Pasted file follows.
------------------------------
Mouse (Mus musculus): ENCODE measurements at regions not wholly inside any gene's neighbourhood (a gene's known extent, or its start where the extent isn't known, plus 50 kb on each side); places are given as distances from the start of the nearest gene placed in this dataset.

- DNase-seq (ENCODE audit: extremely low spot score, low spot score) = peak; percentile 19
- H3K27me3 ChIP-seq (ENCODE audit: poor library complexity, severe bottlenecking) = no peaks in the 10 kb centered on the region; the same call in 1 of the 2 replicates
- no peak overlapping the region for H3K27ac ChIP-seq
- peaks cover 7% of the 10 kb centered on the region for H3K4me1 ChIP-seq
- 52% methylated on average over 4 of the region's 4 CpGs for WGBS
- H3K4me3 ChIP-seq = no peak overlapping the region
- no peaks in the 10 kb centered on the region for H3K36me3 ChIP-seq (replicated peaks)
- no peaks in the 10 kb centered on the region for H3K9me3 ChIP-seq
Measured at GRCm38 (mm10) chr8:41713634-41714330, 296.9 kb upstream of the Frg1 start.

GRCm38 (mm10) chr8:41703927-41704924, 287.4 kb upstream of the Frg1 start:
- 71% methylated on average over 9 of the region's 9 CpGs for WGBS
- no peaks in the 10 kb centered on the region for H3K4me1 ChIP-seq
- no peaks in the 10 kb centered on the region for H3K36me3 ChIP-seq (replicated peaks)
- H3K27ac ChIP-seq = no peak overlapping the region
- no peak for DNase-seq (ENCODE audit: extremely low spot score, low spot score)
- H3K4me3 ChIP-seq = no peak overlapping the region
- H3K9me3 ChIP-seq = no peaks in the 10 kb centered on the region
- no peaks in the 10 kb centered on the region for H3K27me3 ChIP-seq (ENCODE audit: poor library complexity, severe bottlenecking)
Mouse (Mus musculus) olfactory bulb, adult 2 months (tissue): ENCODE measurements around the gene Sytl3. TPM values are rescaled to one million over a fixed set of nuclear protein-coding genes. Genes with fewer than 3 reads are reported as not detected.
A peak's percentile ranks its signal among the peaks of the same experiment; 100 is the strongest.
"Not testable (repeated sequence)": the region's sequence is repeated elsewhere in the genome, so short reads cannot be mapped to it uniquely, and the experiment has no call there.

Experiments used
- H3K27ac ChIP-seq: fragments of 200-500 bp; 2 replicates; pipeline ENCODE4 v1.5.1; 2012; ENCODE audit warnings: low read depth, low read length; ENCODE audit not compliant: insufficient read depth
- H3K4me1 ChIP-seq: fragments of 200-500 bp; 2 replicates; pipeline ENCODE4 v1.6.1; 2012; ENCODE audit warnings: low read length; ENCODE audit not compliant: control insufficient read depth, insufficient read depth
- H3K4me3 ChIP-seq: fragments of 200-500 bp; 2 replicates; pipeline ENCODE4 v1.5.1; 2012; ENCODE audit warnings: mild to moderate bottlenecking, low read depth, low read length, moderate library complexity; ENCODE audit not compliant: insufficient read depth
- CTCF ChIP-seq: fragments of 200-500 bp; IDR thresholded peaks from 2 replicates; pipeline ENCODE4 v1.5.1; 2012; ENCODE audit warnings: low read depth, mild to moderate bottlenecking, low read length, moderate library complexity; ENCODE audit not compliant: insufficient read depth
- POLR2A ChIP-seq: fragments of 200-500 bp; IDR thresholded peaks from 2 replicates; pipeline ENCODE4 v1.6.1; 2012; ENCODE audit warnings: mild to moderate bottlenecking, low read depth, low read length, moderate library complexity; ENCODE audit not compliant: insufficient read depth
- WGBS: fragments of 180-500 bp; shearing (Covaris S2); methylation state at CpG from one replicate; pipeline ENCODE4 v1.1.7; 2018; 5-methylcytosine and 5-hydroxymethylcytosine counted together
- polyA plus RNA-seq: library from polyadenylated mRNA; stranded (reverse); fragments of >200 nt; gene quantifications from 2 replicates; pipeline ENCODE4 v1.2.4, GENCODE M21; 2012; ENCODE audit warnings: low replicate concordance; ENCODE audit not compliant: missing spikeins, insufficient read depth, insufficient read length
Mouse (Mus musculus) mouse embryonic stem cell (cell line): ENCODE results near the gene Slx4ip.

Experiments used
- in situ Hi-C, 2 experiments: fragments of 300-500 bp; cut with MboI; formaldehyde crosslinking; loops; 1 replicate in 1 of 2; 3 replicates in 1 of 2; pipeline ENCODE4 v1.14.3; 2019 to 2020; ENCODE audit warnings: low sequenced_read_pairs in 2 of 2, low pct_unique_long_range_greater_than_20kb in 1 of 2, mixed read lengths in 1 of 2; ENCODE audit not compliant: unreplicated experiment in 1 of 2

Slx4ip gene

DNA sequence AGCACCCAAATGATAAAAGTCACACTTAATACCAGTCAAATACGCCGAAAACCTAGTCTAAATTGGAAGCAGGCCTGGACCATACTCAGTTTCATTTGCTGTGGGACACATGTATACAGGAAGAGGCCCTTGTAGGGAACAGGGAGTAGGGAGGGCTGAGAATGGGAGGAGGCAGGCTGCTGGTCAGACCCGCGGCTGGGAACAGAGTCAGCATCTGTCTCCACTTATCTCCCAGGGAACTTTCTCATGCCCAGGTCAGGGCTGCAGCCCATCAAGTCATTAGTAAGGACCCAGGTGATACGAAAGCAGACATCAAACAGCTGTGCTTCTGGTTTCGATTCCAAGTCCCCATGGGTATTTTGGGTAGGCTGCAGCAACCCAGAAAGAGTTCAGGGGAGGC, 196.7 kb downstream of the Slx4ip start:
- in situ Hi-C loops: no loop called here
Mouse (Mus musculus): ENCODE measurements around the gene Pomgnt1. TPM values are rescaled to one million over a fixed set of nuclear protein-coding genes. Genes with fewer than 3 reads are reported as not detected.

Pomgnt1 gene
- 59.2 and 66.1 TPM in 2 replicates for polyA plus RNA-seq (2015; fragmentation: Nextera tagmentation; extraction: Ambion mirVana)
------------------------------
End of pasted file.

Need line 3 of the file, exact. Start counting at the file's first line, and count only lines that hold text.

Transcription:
- H3K27me3 ChIP-seq (ENCODE audit: poor library complexity, severe bottlenecking) = no peaks in the 10 kb centered on the region; the same call in 1 of the 2 replicates